The Institute for Sustainable Food at the University of Sheffield has investigated the reasons for post-harvest loss of crops produced in the Morogoro region of Tanzania. A recent study, led by Dr. Pamela Abott from the University's Information School, focused on three perishable or semi-perishable crops: onion, tomato and sweet potato.
Farmers were surveyed on multiple stages of the food production process, including harvesting, primarily by hand; transportation, mainly through head-carrying and by motorcycle; storage, processing, and handling of crops.
The report, which was produced in collaboration with a team from the University of Dodoma led by Dr. Kalista Higini, assessed post-harvest loss at various stages of the food production cycle. Highlighting the different causes, the available technology and information and knowledge sources applied, and proposed recommendations to reduce crop losses.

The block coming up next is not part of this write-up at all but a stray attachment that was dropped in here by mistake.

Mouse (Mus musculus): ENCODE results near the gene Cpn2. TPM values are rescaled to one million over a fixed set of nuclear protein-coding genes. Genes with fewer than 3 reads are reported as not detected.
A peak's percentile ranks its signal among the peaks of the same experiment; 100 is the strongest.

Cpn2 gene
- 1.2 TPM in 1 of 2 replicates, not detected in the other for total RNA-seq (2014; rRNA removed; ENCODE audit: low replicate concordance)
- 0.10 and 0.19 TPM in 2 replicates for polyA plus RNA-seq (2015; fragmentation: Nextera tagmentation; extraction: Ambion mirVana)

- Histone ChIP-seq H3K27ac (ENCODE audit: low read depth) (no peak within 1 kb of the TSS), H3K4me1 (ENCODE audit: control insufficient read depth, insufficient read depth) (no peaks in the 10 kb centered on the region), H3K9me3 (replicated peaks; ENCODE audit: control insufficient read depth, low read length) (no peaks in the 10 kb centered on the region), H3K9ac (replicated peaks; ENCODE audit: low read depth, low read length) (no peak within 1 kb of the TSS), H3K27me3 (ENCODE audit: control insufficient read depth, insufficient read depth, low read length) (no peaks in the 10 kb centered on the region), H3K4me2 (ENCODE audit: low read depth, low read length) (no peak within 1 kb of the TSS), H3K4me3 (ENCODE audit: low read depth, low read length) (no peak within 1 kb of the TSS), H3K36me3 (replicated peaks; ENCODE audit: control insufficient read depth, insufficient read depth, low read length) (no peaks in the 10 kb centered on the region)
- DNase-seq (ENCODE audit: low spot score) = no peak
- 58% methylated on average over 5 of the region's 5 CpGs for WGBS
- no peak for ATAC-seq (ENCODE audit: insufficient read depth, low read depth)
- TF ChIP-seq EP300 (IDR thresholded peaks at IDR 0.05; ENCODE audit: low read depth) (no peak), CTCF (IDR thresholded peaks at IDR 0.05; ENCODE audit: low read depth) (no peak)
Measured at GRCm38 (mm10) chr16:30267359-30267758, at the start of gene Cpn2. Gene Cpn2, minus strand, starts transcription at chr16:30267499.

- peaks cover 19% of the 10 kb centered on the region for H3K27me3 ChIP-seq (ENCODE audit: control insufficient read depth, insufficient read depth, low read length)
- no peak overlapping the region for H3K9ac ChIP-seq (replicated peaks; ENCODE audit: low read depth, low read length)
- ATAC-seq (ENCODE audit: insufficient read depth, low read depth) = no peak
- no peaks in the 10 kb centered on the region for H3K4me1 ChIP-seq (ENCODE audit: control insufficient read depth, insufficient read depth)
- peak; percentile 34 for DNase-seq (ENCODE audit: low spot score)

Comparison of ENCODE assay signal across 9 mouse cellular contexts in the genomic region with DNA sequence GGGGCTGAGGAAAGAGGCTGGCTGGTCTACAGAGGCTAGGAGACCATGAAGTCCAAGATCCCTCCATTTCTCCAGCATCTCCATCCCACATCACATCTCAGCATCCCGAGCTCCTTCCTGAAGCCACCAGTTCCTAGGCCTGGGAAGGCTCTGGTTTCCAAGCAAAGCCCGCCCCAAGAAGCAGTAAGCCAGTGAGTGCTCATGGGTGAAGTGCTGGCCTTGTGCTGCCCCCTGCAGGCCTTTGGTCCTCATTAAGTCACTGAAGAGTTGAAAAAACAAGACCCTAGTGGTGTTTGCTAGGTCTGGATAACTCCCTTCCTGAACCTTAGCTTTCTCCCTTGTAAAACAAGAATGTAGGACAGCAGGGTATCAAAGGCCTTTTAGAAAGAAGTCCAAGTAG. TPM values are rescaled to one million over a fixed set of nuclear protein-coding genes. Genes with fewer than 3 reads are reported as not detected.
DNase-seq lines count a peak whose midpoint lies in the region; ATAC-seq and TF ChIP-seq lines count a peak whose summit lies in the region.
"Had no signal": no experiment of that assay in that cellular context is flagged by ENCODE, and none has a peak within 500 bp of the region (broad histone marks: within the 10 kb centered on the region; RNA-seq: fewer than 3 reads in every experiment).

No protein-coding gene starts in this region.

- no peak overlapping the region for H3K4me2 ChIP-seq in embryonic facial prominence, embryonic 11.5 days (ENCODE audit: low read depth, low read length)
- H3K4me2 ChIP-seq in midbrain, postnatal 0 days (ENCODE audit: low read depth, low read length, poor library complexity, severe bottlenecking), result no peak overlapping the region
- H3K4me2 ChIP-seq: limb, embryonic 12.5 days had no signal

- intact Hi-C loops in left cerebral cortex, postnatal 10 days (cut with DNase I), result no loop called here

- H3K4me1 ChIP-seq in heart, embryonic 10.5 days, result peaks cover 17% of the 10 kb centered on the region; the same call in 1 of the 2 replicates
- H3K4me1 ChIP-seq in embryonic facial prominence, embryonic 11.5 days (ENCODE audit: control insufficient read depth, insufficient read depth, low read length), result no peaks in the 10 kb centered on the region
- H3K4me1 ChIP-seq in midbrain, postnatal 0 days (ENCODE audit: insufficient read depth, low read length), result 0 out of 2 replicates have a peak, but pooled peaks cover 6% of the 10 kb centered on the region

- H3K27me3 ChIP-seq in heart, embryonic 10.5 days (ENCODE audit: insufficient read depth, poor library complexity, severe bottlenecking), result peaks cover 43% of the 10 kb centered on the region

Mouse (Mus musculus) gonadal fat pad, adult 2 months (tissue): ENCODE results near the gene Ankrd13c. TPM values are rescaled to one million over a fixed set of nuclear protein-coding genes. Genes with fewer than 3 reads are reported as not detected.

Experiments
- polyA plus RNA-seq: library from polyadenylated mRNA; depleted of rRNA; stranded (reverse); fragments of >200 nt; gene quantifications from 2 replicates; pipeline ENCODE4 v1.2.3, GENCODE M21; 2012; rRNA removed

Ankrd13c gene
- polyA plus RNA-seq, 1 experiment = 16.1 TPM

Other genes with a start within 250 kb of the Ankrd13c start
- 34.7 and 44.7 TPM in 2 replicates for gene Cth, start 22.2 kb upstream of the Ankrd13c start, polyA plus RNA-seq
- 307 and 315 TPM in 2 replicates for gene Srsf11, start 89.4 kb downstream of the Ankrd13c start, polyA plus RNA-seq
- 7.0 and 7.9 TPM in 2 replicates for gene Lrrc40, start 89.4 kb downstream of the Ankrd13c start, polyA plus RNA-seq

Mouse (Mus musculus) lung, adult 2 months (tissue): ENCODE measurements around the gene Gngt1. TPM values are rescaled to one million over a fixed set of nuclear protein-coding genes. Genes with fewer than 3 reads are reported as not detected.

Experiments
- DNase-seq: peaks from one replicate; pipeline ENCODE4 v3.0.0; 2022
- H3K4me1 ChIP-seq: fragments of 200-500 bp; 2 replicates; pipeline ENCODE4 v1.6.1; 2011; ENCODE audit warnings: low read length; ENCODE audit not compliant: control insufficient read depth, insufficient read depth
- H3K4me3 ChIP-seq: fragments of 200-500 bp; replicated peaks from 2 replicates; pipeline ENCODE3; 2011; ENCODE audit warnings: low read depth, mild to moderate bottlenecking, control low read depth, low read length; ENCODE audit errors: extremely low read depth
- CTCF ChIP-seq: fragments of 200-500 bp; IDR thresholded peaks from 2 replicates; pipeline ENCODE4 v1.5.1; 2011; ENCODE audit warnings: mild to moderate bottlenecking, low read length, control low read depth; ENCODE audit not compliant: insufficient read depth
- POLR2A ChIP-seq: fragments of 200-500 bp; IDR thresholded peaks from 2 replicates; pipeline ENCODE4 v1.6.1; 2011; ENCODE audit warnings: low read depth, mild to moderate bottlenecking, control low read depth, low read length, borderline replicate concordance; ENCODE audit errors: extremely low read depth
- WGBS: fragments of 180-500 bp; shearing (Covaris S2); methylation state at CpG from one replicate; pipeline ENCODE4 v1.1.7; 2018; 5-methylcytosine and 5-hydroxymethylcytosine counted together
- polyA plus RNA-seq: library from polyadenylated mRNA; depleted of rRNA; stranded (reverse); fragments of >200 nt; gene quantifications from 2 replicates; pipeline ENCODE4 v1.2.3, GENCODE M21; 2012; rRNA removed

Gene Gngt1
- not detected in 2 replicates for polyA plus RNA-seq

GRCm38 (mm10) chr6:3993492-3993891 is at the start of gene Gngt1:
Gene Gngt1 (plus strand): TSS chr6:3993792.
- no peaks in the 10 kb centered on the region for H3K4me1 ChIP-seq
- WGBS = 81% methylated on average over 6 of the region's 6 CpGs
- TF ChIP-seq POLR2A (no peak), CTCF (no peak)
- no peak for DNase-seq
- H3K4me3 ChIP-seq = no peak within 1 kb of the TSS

The research illustrated how farmers are caught in a vicious cycle of continuous harvest and post-harvest loss, leading to poor profits and a subsequent inability to invest in innovations or improved techniques.